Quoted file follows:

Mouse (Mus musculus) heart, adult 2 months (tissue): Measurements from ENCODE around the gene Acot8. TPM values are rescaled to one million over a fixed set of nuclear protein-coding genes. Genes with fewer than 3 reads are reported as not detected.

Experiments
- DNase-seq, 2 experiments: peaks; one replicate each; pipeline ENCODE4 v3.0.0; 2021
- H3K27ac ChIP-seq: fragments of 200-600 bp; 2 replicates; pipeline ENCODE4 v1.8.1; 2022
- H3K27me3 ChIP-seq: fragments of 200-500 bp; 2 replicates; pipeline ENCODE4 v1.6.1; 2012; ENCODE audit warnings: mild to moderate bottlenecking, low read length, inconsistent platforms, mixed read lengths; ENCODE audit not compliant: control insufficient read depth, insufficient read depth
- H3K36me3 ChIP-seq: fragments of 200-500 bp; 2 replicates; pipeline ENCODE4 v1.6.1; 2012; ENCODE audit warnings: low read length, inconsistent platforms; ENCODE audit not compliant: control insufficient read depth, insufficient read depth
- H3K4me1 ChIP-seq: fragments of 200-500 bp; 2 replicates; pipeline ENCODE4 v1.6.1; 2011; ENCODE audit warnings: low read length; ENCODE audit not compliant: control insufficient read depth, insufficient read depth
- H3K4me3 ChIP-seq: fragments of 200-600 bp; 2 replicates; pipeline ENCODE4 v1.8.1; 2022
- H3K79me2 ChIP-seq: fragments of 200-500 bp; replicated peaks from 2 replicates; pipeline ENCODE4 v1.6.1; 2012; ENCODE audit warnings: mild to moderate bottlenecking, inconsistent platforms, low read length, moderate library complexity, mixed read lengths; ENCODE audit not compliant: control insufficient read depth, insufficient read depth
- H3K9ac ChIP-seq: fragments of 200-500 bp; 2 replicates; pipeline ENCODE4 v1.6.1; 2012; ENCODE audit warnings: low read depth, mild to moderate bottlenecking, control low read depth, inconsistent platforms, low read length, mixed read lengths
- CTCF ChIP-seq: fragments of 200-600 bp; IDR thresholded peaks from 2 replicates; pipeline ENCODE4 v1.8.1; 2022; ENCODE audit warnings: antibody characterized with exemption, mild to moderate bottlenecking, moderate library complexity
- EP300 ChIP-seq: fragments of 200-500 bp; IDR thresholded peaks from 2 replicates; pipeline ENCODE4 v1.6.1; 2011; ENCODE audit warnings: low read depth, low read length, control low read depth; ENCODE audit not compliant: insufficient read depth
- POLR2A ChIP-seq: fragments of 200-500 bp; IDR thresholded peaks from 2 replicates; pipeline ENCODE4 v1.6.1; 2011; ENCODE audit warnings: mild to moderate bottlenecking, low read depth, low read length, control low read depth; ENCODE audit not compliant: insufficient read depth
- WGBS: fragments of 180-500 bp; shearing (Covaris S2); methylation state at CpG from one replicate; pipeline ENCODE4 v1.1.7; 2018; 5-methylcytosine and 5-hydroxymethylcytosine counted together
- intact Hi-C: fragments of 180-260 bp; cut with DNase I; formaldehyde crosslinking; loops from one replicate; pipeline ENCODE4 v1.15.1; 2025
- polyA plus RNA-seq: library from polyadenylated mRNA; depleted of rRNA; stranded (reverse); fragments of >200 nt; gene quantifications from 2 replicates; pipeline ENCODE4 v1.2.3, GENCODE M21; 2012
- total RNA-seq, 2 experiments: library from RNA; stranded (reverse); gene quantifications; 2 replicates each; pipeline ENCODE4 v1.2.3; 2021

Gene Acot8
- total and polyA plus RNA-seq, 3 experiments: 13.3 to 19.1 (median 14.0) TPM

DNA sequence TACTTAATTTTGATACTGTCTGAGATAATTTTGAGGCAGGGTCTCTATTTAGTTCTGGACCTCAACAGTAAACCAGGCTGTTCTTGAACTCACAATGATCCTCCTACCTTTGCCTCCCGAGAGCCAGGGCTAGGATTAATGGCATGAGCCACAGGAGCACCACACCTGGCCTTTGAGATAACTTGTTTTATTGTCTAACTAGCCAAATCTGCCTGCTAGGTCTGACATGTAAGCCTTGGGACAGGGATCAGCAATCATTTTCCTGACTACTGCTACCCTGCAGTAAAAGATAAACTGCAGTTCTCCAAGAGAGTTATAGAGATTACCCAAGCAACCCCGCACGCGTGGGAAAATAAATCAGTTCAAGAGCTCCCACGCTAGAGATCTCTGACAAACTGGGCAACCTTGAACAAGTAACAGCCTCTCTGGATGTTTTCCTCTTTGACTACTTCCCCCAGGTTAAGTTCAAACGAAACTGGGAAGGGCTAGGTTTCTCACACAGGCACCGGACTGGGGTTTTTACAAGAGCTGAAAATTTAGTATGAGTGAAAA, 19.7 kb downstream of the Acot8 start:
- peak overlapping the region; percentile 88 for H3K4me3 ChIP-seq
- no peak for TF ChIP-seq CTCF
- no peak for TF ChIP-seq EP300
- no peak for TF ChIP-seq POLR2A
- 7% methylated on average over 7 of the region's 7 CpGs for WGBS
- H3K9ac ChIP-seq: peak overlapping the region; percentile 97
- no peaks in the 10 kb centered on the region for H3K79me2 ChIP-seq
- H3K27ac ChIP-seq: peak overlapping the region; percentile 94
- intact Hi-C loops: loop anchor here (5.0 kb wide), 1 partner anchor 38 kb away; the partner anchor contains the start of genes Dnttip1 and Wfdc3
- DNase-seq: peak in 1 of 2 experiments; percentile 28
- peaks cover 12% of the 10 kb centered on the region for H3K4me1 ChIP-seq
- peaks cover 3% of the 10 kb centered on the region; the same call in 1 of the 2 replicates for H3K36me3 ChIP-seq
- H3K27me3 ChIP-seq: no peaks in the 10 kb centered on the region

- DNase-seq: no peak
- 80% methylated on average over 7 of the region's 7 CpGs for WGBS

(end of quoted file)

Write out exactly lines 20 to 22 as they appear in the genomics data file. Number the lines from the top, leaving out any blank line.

DNA sequence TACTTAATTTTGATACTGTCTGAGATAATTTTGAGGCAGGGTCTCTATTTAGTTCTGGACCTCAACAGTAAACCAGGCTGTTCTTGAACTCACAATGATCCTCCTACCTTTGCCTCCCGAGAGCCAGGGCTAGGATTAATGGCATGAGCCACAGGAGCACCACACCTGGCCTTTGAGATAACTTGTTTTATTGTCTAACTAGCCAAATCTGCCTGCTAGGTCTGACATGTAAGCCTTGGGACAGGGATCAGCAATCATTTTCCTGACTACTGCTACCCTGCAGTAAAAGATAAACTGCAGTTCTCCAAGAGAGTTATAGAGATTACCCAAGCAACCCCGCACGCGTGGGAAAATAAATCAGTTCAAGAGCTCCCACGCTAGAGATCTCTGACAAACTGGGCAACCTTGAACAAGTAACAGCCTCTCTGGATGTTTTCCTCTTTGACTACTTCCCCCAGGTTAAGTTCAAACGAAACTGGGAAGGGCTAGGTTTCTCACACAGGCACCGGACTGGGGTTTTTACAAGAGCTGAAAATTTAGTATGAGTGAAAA, 19.7 kb downstream of the Acot8 start:
- peak overlapping the region; percentile 88 for H3K4me3 ChIP-seq
- no peak for TF ChIP-seq CTCF